06-Feb-2005 -- We (myself and my partner, Carol, who really isn't interested in confluences) set off from Mildura at approximately 10am with the aim to visit the confluence and then head further north and see the highlights of Mungo National Park.
About 5 km out of Mildura on the Silver City Hwy we turned right onto Arumpo Rd. We then headed along this road for about 90km (last 70km unsealed) until we reached the turn off to Euston/Robinvale. We turned right onto the Euston road and followed it for about 15km. Along the way we saw a Blue Tounged lizard sunning itself near a Cattle Grid. This was probably the first really sunny day for the lizard in a while as there had been some unseasonal rain and cloudly weather in the past week.
We then turned left onto a track marked on my GPS that headed towards the confluence, which was still about 7-8km away. About 1km in, we reached an unlocked gate. Once through the gate we passed a holding pen of extremely curious sheep, who obviously weren’t used to seeing two strangers in a fairly old (yet reliable) Magna 2WD sedan.
From this point on the track began to get harder and harder to follow, requiring us to stop several times to find the best way through the scrub. The narrow track combined with the surrounding shrubs and spiky bushes was scratching the paintwork and for my partner it was like running fingernails down a blackboard!!! Several times I was convinced that the road had ended and that I would have to start walking, only to re-find the actual road through the scrub.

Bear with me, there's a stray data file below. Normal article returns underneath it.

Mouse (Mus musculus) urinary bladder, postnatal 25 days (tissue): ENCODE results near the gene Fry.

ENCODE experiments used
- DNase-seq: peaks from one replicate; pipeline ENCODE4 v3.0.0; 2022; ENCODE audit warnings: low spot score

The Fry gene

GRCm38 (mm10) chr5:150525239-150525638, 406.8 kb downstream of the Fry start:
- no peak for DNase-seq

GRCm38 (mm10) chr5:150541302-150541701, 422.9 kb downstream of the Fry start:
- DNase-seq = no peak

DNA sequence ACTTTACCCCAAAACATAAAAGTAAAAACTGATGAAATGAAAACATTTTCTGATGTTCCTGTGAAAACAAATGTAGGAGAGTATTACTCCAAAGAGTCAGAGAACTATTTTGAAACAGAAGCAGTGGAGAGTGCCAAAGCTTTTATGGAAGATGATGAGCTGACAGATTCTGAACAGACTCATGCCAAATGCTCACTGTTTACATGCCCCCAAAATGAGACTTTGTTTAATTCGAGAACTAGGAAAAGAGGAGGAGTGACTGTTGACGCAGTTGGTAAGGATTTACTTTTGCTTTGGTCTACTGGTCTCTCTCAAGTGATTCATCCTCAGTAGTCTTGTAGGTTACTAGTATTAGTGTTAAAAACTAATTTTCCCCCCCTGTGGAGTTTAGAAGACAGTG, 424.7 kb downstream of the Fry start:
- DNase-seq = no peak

As it turned out I should have stopped the car and started walking earlier. After driving along the track for nearly 4km the track dipped down into a gully and there was a small lake/watercourse about 30 metres off to the right of the track. My partner warned me that the next section of track looked a bit damp but I drove on thinking it was OK and the inevitable happened – THE FRONT OF THE CAR WAS BOGGED UP TO THE AXLE!!
After I had gone white as a ghost, contemplating my stupidity and the thought of a night out in the middle of nowhere, some sanity and logic prevailed (particularly from my partner who was more composed than I was!) and we set about getting the car and ourselves out of the bog. Luckily I had a shovel and a jack in the boot and we jacked up the front (drive) wheels and put whatever sticks and shrubs we could find under the wheel path to provide some traction. After an hour and a half and a lot of physical effort we managed to reverse the car out, much to our considerable relief.
At this stage I was definitely not going to drive on any further but nor was I going to let this confluence defeat me. I set off on foot (by myself), with a 4.5km walk to go to reach the confluence. The walk was pretty uneventful, starting off in scrub, then opening into a huge plain where I photographed a dead tree with an interesting backdrop. (see picture 6) I then followed a fence line for a while before making the final 600-700 metre walk through scrub to the confluence.
The confluence was fairly uninteresting and very typical of the scrub in the area. Spent 10 minutes at the confluence before heading back to the car. Overall the walk took just over 2 hours.
After the unnecessary excitement of getting bogged earlier we were both keen to head back to civilisation as soon as possible. Unfortunately the planned trip to Mungo National Park had to be abandoned as it was now after 5pm and we were both pretty stuffed anyhow. Eventually we made it back to our hotel at 7pm and enjoyed a very warm and relaxing spa. My first confluence visit was definitely an interesting and challenging one.